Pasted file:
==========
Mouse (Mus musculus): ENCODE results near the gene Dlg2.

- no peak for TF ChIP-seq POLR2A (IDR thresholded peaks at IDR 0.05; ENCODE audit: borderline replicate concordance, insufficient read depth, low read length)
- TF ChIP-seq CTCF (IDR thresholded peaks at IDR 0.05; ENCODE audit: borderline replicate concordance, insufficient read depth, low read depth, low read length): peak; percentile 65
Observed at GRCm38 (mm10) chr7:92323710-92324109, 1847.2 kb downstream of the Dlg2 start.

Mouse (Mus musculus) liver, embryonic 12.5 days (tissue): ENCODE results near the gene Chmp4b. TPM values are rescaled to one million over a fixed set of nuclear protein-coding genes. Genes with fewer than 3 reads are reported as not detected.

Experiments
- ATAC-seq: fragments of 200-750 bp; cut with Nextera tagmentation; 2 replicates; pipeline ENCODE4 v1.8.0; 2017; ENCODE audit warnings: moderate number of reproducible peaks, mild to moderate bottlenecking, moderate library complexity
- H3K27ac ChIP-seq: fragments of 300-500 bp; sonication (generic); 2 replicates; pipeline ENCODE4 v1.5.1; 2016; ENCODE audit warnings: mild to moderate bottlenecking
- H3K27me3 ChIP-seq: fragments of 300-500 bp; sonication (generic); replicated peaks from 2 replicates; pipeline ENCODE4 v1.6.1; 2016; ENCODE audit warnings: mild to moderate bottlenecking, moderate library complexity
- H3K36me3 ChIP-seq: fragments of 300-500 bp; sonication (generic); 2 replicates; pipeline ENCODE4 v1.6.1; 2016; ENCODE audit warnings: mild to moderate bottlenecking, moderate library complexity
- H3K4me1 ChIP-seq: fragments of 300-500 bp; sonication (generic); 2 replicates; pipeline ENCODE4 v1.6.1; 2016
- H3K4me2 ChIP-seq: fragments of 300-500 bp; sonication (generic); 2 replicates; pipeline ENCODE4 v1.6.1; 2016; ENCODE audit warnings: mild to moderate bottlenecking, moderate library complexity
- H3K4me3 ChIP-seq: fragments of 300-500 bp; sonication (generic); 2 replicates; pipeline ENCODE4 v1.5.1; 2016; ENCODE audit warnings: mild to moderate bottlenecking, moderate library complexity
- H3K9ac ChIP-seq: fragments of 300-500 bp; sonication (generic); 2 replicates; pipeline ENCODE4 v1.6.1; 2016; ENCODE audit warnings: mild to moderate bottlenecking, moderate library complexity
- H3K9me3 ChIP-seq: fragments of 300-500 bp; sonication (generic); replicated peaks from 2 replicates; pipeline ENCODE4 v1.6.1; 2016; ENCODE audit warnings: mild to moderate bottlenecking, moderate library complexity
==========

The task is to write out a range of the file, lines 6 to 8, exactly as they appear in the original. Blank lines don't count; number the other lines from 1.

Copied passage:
Experiments
- ATAC-seq: fragments of 200-750 bp; cut with Nextera tagmentation; 2 replicates; pipeline ENCODE4 v1.8.0; 2017; ENCODE audit warnings: moderate number of reproducible peaks, mild to moderate bottlenecking, moderate library complexity
- H3K27ac ChIP-seq: fragments of 300-500 bp; sonication (generic); 2 replicates; pipeline ENCODE4 v1.5.1; 2016; ENCODE audit warnings: mild to moderate bottlenecking